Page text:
I can be your best friend or your worst nightmare…

“I can be your best friend or your worst nightmare,” I used to say in my sons’ IEP meetings.
This was in the early days, when I was routinely talked down to and expected to submit to whatever plan the school came up with.
Keep in mind, this was a particularly ignorant school district, and my experience wasn’t unique.
I sought information and strategies on how to be more effective and collaborative in those meetings.
In the second half of their education, my first meeting with each son’s team would include this statement in some form:
“I’m aware my son is a handful and not always the easiest to work with. I want you to know and remember that I’ve got your back and am rooting for your success as much as his. Here’s my contact information. Reach out to me with any question or problem you want to troubleshoot.”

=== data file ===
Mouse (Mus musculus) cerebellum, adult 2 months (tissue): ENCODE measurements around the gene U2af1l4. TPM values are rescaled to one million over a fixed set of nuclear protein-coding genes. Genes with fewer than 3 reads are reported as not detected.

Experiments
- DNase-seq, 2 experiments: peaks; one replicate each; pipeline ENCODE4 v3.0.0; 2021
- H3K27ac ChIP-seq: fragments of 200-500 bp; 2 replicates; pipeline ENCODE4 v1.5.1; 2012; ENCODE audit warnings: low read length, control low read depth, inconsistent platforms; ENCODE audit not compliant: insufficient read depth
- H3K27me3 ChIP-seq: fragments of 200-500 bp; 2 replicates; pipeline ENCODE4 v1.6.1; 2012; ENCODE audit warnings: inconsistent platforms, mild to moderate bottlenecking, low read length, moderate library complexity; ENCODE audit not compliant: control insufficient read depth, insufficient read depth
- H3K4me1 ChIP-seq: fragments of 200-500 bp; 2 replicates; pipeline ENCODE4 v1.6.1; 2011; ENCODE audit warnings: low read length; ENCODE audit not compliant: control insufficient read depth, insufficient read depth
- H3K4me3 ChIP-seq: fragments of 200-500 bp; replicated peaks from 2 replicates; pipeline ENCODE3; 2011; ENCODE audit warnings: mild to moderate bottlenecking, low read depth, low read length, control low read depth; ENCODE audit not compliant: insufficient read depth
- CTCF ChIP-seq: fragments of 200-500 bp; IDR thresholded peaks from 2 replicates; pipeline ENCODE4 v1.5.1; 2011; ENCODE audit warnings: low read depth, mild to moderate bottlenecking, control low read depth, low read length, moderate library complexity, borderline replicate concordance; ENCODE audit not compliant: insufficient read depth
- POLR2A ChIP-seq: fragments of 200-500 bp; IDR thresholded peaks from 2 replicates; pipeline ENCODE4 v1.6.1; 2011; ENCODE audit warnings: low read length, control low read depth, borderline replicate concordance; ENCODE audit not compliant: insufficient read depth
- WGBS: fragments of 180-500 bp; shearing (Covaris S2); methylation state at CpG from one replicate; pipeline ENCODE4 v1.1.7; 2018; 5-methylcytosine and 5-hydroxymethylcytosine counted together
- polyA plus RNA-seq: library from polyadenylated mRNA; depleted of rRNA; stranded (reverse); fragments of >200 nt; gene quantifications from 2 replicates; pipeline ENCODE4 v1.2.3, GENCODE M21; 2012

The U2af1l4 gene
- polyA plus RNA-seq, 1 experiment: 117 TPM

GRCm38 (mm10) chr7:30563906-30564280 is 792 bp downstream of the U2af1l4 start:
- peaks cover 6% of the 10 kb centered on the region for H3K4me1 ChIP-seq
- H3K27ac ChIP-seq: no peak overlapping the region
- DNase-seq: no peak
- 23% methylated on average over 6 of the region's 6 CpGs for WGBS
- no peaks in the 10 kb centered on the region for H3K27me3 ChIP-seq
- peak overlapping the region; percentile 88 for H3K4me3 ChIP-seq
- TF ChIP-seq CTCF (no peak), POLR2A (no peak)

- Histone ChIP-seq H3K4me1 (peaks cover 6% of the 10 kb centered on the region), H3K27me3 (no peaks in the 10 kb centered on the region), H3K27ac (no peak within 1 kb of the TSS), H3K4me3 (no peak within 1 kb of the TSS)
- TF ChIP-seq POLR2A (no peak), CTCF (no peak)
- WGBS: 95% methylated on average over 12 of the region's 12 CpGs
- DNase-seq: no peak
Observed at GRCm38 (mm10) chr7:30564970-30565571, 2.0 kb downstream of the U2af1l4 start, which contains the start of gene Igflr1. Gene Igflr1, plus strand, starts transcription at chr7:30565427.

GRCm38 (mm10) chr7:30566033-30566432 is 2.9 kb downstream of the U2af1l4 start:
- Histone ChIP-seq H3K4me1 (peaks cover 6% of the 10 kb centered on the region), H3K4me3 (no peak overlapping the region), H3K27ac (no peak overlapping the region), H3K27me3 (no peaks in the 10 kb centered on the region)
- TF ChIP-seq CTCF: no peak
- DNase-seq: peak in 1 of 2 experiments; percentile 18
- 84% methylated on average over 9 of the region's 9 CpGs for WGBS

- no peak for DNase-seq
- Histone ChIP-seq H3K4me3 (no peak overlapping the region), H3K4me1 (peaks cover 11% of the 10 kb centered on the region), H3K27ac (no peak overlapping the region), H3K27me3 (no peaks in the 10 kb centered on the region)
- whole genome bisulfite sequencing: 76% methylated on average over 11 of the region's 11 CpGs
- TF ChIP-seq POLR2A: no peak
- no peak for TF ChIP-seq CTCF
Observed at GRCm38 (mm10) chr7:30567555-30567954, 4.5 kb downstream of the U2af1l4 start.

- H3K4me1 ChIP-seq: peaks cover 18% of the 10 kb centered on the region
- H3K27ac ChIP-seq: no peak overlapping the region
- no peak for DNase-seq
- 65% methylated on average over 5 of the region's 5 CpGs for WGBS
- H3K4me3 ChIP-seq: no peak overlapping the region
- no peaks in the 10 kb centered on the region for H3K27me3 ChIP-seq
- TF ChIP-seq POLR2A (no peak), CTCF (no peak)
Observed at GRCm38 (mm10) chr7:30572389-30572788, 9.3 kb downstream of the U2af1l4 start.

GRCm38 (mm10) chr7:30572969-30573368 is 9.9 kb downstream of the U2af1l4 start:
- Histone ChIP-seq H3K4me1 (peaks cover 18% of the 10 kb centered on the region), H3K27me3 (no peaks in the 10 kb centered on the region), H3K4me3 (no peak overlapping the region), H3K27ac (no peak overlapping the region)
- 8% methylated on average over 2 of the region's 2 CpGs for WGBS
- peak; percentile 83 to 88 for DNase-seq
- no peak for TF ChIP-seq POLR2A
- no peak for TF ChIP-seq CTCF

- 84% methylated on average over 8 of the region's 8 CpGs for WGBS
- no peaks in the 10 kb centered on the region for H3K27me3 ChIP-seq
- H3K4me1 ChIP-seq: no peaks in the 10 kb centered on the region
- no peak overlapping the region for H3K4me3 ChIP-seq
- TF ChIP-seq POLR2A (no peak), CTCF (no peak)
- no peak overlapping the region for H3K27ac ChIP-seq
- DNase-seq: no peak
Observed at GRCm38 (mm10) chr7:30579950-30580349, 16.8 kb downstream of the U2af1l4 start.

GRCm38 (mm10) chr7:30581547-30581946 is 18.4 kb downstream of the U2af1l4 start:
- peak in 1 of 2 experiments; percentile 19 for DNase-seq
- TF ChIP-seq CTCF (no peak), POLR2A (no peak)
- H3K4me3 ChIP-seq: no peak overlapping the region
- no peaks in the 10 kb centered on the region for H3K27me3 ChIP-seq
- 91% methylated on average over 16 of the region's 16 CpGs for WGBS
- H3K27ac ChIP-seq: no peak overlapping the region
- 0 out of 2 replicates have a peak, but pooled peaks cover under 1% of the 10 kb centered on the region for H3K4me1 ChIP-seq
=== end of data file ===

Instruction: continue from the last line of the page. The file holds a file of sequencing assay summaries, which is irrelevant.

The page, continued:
One teacher responded, “Well, that’s refreshing.”
By changing my approach, I became a more effective advocate for my boys. Some teachers were guarded and not open to this approach. Perhaps they were weary after so many years of the opposite and such.
For what it’s worth.
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